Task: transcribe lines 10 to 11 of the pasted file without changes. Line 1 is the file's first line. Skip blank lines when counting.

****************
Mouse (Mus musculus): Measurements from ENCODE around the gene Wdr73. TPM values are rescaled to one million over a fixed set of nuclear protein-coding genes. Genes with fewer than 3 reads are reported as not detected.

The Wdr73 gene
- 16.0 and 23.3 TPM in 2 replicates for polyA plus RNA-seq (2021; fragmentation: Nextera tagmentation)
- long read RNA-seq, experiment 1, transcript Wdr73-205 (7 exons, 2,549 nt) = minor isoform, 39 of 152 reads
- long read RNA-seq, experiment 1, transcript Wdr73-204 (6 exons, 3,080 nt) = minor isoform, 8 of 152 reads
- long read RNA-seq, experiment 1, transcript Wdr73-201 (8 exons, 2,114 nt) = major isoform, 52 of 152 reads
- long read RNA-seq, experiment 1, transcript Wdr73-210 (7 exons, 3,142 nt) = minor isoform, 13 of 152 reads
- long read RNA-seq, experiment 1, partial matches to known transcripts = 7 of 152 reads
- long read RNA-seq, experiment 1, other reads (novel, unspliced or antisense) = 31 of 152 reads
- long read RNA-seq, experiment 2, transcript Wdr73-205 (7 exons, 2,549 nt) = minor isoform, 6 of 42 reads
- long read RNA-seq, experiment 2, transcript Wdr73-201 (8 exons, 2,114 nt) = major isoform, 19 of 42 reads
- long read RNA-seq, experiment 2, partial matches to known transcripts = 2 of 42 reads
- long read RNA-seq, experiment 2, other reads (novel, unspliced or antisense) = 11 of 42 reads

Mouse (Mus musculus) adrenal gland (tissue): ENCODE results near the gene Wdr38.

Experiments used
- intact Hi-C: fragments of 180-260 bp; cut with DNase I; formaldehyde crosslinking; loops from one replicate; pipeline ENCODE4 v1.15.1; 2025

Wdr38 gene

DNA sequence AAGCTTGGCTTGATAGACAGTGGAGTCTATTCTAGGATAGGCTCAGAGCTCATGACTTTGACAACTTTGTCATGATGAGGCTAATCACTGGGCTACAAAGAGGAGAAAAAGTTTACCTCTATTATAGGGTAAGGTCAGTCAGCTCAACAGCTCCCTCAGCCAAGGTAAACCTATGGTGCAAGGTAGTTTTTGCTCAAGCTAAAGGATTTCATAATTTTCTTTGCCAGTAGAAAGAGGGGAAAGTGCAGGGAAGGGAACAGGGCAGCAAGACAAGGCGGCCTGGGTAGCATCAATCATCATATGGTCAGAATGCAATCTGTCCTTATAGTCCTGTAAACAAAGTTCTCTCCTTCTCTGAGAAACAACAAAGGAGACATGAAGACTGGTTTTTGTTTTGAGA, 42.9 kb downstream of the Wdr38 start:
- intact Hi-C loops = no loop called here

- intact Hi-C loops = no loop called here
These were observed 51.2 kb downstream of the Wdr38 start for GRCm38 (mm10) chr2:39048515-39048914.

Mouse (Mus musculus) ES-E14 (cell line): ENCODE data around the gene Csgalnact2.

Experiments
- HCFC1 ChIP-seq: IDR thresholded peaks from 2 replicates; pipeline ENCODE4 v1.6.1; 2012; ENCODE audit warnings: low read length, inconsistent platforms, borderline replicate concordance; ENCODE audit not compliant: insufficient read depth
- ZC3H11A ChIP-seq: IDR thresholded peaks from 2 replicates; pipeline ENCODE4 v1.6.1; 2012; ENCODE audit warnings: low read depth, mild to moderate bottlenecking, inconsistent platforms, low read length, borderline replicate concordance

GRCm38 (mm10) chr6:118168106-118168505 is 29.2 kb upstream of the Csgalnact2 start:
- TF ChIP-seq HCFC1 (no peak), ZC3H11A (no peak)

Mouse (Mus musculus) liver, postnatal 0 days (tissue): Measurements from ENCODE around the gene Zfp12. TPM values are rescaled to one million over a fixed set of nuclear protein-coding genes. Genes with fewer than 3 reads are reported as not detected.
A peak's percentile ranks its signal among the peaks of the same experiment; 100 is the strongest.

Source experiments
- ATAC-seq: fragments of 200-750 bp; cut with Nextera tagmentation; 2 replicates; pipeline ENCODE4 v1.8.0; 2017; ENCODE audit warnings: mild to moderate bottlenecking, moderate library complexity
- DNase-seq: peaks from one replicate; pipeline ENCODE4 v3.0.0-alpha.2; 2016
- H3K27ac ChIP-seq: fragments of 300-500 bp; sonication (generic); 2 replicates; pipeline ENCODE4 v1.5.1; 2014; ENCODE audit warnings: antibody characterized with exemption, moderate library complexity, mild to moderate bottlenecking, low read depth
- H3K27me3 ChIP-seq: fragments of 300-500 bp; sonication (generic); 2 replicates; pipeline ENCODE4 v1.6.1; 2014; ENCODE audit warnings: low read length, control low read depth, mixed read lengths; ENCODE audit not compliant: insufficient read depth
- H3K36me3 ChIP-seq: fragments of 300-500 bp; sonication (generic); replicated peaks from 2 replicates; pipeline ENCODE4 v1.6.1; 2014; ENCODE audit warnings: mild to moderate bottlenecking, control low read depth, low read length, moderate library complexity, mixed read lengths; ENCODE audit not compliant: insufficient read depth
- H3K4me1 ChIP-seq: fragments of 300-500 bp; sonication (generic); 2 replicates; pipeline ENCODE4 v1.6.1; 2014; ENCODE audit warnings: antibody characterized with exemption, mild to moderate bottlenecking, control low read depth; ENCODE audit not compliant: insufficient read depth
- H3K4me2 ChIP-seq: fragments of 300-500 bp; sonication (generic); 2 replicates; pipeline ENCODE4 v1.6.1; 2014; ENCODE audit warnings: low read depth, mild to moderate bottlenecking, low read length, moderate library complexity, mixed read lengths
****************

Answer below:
- long read RNA-seq, experiment 2, transcript Wdr73-205 (7 exons, 2,549 nt) = minor isoform, 6 of 42 reads
- long read RNA-seq, experiment 2, transcript Wdr73-201 (8 exons, 2,114 nt) = major isoform, 19 of 42 reads